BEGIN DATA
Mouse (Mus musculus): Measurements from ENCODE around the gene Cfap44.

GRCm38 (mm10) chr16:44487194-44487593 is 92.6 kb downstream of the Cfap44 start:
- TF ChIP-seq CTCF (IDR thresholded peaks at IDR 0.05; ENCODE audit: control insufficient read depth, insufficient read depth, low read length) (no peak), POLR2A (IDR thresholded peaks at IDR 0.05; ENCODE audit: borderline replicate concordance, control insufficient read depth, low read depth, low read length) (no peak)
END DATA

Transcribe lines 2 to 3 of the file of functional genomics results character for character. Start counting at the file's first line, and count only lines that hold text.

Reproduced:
GRCm38 (mm10) chr16:44487194-44487593 is 92.6 kb downstream of the Cfap44 start:
- TF ChIP-seq CTCF (IDR thresholded peaks at IDR 0.05; ENCODE audit: control insufficient read depth, insufficient read depth, low read length) (no peak), POLR2A (IDR thresholded peaks at IDR 0.05; ENCODE audit: borderline replicate concordance, control insufficient read depth, low read depth, low read length) (no peak)